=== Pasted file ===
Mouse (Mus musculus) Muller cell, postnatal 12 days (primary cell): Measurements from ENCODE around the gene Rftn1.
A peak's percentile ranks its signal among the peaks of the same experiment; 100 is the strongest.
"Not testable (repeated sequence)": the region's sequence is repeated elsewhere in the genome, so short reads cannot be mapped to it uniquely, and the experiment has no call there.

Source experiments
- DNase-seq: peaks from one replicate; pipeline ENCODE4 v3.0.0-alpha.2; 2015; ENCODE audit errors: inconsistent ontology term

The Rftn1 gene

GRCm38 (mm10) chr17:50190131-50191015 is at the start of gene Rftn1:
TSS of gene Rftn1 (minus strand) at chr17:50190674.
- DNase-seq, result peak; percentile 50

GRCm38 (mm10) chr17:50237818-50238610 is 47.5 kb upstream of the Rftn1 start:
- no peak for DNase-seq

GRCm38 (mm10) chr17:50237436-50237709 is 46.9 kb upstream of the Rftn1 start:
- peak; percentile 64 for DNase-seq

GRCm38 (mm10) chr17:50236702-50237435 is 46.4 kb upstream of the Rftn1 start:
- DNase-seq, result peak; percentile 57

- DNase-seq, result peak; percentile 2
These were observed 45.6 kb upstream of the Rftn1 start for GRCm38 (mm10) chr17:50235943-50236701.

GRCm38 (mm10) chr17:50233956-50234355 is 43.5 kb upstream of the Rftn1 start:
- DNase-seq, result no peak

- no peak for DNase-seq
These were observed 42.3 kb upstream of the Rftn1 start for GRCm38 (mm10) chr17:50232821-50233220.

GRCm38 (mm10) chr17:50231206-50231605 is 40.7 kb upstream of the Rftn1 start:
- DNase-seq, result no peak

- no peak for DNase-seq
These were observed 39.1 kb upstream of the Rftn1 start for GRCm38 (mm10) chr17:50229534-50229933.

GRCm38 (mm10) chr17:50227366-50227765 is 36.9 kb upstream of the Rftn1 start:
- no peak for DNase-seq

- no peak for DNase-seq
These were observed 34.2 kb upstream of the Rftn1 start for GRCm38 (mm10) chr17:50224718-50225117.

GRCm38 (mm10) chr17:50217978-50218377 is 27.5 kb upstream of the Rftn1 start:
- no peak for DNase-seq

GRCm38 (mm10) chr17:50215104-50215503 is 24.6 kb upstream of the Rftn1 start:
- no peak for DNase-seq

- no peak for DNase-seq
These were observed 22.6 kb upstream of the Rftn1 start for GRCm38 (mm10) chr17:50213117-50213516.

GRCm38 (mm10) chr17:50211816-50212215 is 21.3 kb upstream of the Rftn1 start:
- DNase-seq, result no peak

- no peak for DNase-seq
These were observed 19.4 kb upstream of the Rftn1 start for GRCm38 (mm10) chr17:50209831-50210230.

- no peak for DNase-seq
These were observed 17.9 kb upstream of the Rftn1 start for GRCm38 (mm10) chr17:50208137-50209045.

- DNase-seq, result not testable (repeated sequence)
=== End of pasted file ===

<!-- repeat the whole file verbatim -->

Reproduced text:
Mouse (Mus musculus) Muller cell, postnatal 12 days (primary cell): Measurements from ENCODE around the gene Rftn1.
A peak's percentile ranks its signal among the peaks of the same experiment; 100 is the strongest.
"Not testable (repeated sequence)": the region's sequence is repeated elsewhere in the genome, so short reads cannot be mapped to it uniquely, and the experiment has no call there.

Source experiments
- DNase-seq: peaks from one replicate; pipeline ENCODE4 v3.0.0-alpha.2; 2015; ENCODE audit errors: inconsistent ontology term

The Rftn1 gene

GRCm38 (mm10) chr17:50190131-50191015 is at the start of gene Rftn1:
TSS of gene Rftn1 (minus strand) at chr17:50190674.
- DNase-seq, result peak; percentile 50

GRCm38 (mm10) chr17:50237818-50238610 is 47.5 kb upstream of the Rftn1 start:
- no peak for DNase-seq

GRCm38 (mm10) chr17:50237436-50237709 is 46.9 kb upstream of the Rftn1 start:
- peak; percentile 64 for DNase-seq

GRCm38 (mm10) chr17:50236702-50237435 is 46.4 kb upstream of the Rftn1 start:
- DNase-seq, result peak; percentile 57

- DNase-seq, result peak; percentile 2
These were observed 45.6 kb upstream of the Rftn1 start for GRCm38 (mm10) chr17:50235943-50236701.

GRCm38 (mm10) chr17:50233956-50234355 is 43.5 kb upstream of the Rftn1 start:
- DNase-seq, result no peak

- no peak for DNase-seq
These were observed 42.3 kb upstream of the Rftn1 start for GRCm38 (mm10) chr17:50232821-50233220.

GRCm38 (mm10) chr17:50231206-50231605 is 40.7 kb upstream of the Rftn1 start:
- DNase-seq, result no peak

- no peak for DNase-seq
These were observed 39.1 kb upstream of the Rftn1 start for GRCm38 (mm10) chr17:50229534-50229933.

GRCm38 (mm10) chr17:50227366-50227765 is 36.9 kb upstream of the Rftn1 start:
- no peak for DNase-seq

- no peak for DNase-seq
These were observed 34.2 kb upstream of the Rftn1 start for GRCm38 (mm10) chr17:50224718-50225117.

GRCm38 (mm10) chr17:50217978-50218377 is 27.5 kb upstream of the Rftn1 start:
- no peak for DNase-seq

GRCm38 (mm10) chr17:50215104-50215503 is 24.6 kb upstream of the Rftn1 start:
- no peak for DNase-seq

- no peak for DNase-seq
These were observed 22.6 kb upstream of the Rftn1 start for GRCm38 (mm10) chr17:50213117-50213516.

GRCm38 (mm10) chr17:50211816-50212215 is 21.3 kb upstream of the Rftn1 start:
- DNase-seq, result no peak

- no peak for DNase-seq
These were observed 19.4 kb upstream of the Rftn1 start for GRCm38 (mm10) chr17:50209831-50210230.

- no peak for DNase-seq
These were observed 17.9 kb upstream of the Rftn1 start for GRCm38 (mm10) chr17:50208137-50209045.

- DNase-seq, result not testable (repeated sequence)